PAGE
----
CHICAGO — Last month, Herb Perez was notified that he was one of a handful of U.S. Olympians who would be honored for his athletic achievements in a ceremony at next week's Titan Games, a mini-sports festival created by Lloyd Ward, chief executive of the U.S. Olympic Committee.
Perez won a gold medal in taekwondo at the Barcelona Olympics in 1992, when it was a demonstration sport. He has since become an athletes' rights activist and has served in a variety of influential USOC posts, including the executive committee.
Last month, that committee voted, 18-3, to take no disciplinary action against Ward in the wake of an ethics-related inquiry into the CEO's conduct. Perez was one of the three. Now he has been notified that he will not be honored at the Titan Games.
" ... This smells of petty politics," Perez wrote Tuesday in an e-mail, obtained by The Times, to Ward and other USOC officials.
As the executive committee convenes here today for a meeting amid management instability so intense Congress has signaled an intent to make over the USOC's structure, it remains unclear whether the committee's leadership has the will -- or the interest -- in rising above the political infighting.
The meeting this weekend crystallizes the oft-errant focus of USOC leadership. Instead of heading to Utah to reflect on the glow of the Salt Lake Winter Olympics, where U.S. athletes won a team-record 34 medals and where local organizers have planned a gala one-year anniversary weekend, senior USOC officials will be huddling in an airport hotel conference room amid politics galore.
The weekend meeting comes between a Jan. 28 U.S. Senate Commerce Committee hearing into the USOC's tumult and another Senate hearing set for next week. Tuesday, Marty Mankamyer, the USOC's president, resigned. She was accused of trying to undermine Ward, which she denied.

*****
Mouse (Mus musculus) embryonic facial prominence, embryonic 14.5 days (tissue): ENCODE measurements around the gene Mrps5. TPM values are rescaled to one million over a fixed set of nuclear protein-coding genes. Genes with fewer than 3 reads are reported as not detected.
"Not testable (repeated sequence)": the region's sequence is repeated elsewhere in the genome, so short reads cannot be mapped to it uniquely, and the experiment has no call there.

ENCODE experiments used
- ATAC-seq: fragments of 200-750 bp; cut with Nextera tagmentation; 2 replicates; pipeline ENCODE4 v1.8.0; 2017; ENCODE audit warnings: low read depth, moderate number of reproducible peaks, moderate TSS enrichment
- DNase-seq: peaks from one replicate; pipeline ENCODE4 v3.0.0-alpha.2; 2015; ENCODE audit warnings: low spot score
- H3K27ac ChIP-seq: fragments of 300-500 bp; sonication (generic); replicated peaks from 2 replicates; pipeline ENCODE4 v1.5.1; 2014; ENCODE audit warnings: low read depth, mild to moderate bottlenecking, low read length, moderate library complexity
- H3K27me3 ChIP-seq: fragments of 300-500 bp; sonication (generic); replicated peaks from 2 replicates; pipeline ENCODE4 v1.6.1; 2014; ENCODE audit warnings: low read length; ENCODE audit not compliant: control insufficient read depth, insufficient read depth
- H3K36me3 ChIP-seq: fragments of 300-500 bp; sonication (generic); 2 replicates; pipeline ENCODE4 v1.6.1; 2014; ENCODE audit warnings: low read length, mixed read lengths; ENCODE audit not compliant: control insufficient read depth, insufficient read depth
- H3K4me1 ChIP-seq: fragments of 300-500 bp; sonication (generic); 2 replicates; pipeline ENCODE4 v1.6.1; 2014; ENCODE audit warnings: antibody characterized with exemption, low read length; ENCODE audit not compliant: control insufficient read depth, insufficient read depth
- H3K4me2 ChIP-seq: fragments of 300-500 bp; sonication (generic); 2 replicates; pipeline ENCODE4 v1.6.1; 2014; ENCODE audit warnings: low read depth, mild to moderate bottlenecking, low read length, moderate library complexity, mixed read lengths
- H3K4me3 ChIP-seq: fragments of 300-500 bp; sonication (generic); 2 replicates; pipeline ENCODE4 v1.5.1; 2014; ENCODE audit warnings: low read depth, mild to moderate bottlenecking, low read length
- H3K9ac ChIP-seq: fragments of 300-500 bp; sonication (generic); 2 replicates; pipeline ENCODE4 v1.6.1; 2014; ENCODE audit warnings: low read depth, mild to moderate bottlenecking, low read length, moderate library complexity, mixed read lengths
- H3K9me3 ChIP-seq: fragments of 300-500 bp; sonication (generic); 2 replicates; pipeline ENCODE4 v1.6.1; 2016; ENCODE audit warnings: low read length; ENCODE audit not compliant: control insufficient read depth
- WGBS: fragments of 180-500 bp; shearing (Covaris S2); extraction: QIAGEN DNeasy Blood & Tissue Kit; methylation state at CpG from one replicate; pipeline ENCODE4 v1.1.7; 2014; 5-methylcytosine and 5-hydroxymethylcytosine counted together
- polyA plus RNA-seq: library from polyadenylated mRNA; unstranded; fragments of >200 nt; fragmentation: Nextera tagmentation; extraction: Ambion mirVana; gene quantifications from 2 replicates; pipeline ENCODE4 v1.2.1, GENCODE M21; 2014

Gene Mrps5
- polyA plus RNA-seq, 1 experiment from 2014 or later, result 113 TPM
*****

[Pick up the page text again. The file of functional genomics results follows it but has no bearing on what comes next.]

Five others also have resigned their USOC posts in recent weeks -- including ethics compliance officer Patrick J. Rodgers -- in the aftermath of the ethics inquiry into Ward's move last year directing USOC staff to help a company with ties to his brother that was trying to win a contract for the 2003 Pan American Games. A USOC ethics board report found two violations but recommended no disciplinary action. The executive committee took none.
Bill Martin, athletic director at the University of Michigan, is interim president. He said Friday that he won't stay in the job long because he has too much to do at Michigan.
Seven of the USOC's ranking officials, including five vice presidents, had called two weeks ago for Mankamyer's resignation. Had she not stepped down, they had planned to pursue a no-confidence vote here. It remains unclear what mandate -- or authority -- they believed they had to initiate such unprecedented actions.
In the aftermath of Mankamyer's resignation, questions about Ward's future have intensified. Sen. Ben Nighthorse Campbell (R-Colo.) suggested this week in the Denver Post that it would be "difficult" for the USOC if "they don't start with a clean slate."
Ward could not be reached Friday for comment. He told the Senate last week: "It is time for us to reach for a better tomorrow. We have to move beyond political agendas, personal self-interest, and we have to start to serve the greater good."
Unclear is how such remarks jibe with, for instance, a move to revoke Perez's award as an "Olympic Titan." Even more jarring is that just last November, at the USOC's 120-member board of directors meeting, Perez was given the newly created George Steinbrenner Award for work he'd done in helping athletes from war-torn Afghanistan pursue sports training.
In a letter dated Jan. 13, Perez, 43, was notified that he -- along with other Olympians such as wrestler Dan Gable and fencer Peter Westbrook -- had been selected as one of the "Olympic Titan" honorees. Long before, nominees had been put forward by the federations that oversee their sports -- in Perez's case, the U.S. Taekwondo Union.
That same day came the 18-3 executive committee vote. Perez has since played a recurring role in inquiring into Ward's accountability for what the CEO has called an "error in judgment."
Earlier this week, Steve Brunner, a USOC marketing official, notified Perez that he was out as an original "Olympic Titan." Taking Perez's place would be Steve Lopez, who won a gold medal in taekwondo at the 2000 Games. Brunner did not return calls seeking comment.
Perez said Friday he hesitated to speak on the issue because he didn't want to be seen as critical of Lopez, whom he called "my brother." He finally said: "If you've received an award because of your [athletic] performance, why should that become an award that is politicized?"